Like Jesus, in her lowest state and in her deepest pain Cinderella cries out to God with tears and prayers. 'During the days of Jesus life on earth (in his degraded state) he offered up prayers and petitions to God with loud cries and tears to the one who could save him from death, and he was heard because of his reverent submission' (Hebrews 5:7). 'Call me, and I will answer You,'(Jeremiah 31:33). As the beautiful phoenix rises out of the ashes, Cinderella rises from her ashes to beauty. As Christ rises from the cross, from the depth of suffering, Cinderella rises, from the depth of her suffering, from her fears. Perfect love casts out fear. Perfect love is unconditional love - knowing that we are loved by God in our abysmal humanity. The crucifixion of Christ is said to be the act of perfect love. 'This is how we know what love is, Jesus Christ laid down his life for us'24. The kiss of the prince is symbolic of the eternal embrace the Father gives his prodigal son. Cinderella, through suffering, wears her beautiful dress, and marries her prince. And we humans, through Christ's suffering, become 'dressed in fine linen white and clean'25, and are reconciled to God. 1 Luke 12:50 2 Revelation 17:4 3 Romans 8:14/Galatians 3:26 4 Revelation 17:14 5 Ephesians 5:25 6 In the Old Testament Israel is described as the 'wife of Jehovah'. 7 Revelation 19:7 8 Ephesians 5:31 9 Hebrews 10:10/14) 10 On Jung, Stevens p41 11 John 19:30 12 Romans 3:25 13 1 Peter 3:3/4 14 1 Corinthians 4:5 15 John 8:12 16 The Uses of Enchantment p274 17 Clinical Theology p9-10 18 John 3:19-21 19 2 Corinthians 5:17 20 The Uses of Enchantment p270 21 ibid. 22 Romeo and Juliet 23 Matthew 26:53 24 1 John 3:16 25 Revelation 19:14 5 1 ...read more.

The above preview is unformatted text

This student written piece of work is one of many that can be found in our University Degree Philosophy and Theology section.

Found what you're looking for?

  • Start learning 29% faster today
  • 150,000+ documents available
  • Just £6.99 a month

Not the one? Search for your essay title...
  • Join over 1.2 million students every month
  • Accelerate your learning by 29%
  • Unlimited access from just £6.99 per month

See related essaysSee related essays

Related University Degree Philosophy and Theology essays

  1. Where is the Common Good in Machiavellis Prince?

    ensures order in society and prevents a state of anarchy from occurring. This idea is referred to as 'the State of Nature' by Hobbes (1588-1679) in his work Leviathan. Although written some time later, Hobbes argued that obedience to the Sovereign should be man's highest moral purpose, as in his

  2. What is Divine Revelation according to Dei Verbum sections 1-6?

    - Romans 2:6-7 God then appointed Abraham to deliver the Word to us. Then he communicated with us through the Patriarchs and after them, through Moses and the prophets.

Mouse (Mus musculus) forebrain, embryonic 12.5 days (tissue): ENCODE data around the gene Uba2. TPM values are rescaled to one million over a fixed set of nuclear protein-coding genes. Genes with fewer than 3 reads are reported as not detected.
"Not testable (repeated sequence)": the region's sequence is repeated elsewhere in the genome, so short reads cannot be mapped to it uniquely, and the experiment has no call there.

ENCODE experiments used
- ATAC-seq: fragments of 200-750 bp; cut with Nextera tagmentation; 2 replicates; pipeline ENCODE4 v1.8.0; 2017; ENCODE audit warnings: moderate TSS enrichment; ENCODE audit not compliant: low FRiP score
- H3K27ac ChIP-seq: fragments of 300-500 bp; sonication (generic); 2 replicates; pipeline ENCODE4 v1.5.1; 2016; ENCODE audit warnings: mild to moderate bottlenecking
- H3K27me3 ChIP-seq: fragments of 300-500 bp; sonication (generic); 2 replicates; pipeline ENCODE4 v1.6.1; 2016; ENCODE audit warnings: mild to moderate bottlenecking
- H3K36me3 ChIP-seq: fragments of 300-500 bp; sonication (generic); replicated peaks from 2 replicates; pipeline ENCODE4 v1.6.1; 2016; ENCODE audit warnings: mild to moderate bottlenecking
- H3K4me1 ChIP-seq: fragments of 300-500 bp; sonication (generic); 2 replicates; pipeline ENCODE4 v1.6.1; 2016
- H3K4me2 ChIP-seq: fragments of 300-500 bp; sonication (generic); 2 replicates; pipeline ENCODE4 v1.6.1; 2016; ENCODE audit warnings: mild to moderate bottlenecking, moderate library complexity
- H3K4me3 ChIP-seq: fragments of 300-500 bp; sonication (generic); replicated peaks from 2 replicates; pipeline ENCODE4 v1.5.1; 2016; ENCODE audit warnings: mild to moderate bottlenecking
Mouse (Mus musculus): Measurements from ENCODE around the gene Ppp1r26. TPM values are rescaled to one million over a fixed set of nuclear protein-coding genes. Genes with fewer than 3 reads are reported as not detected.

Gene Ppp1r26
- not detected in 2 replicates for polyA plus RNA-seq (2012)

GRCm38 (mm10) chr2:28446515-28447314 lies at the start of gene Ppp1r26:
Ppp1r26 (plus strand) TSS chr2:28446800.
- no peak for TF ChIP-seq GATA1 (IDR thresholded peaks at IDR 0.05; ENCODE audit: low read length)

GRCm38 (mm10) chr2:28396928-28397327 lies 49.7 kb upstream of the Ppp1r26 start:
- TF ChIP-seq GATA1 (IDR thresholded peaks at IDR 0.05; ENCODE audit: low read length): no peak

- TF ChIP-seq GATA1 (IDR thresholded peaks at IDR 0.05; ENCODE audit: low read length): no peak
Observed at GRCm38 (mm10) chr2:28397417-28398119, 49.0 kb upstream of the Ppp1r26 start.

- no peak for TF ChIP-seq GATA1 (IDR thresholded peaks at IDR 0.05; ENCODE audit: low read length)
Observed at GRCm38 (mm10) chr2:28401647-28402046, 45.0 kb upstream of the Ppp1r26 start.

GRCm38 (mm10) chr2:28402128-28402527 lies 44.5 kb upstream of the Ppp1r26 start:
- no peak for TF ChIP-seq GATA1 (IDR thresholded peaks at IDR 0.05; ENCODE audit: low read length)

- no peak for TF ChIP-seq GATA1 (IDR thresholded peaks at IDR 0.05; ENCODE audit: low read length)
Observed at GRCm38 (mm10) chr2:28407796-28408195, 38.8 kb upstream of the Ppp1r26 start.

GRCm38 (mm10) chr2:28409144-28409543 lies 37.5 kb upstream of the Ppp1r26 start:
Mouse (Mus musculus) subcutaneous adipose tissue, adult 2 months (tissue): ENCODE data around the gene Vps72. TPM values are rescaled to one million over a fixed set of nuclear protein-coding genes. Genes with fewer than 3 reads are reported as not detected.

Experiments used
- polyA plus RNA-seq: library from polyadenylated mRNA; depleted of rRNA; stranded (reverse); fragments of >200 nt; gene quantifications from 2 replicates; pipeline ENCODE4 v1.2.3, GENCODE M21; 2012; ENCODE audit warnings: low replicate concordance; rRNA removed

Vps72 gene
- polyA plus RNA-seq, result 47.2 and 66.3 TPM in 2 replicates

1. Modernity's Madness and Manifestations of Masochism and Malice: A Demand for Irrational Self-Love, Forgiveness, ...

    (Frank, 571) The Underground Man's rejection of reason is not coincidental, Returning from Siberia his essential ideas began to ripen- ethical supremacy of suffering and submission over struggle and resistance, defence of free will not as a metaphysical but as a moral proposition, and the ultimate formula of egoism-antichrist Europe on one side and brotherhood-christ-Russia on the other.

  2. An Analysis of Fanon's "The Wretched of the Earth"

    (Fanon, 4, 5) The image Fanon paints for us, using a very powerful use of vocabulary, is extremely vivid. One can almost feel the resentment that the colonized had towards the colonist, kind of a glimpse in to the unjust and unequal world of the colonized.

  1. Discuss the historicity of the bodily resurrection of Jesus Christ

    dissimilar to Paul, as some scholars have asserted, but seem to agree: Richard Swinburne summarises that in them Jesus is "not always recognised immediately" and "could appear and disappear at will" yet was "embodied in the normal way ... although in that embodied state possessing extraordinary powers".18 This being so,

  2. the message

    His moment had come, he paced towards his coat and swung it around his body and buttoned it up franticly. He reached for the door handle and forced it open, the sun met his tanned skin like a long lost friend, his eyes fixed on the far building and quickly reminded himself of the eternal glory.

  1. Oranges are not the only fruit compared with Empire of the Sun

    Both characters go through very different things. Jim seems, on the surface, to have it all and lose it. In contrast, Jeanette doesn't seem to have anything to lose other than her place in heaven, or so her mother would have her think.

  2. 'Hospitality is generosity, unconditional love in action, rooted in Jesus' words and examples

    In The Good Samaritan (10:25-37), we see the central character as one who exemplifies the realms of compassion as he is the only person to stop and help the beaten man. The fact that a priest and a Levite stepped around him displays the uncompassionate nature of the individual.

  • Over 160,000 pieces
    of student written work
  • Annotated by
    experienced teachers
  • Ideas and feedback to
    improve your own work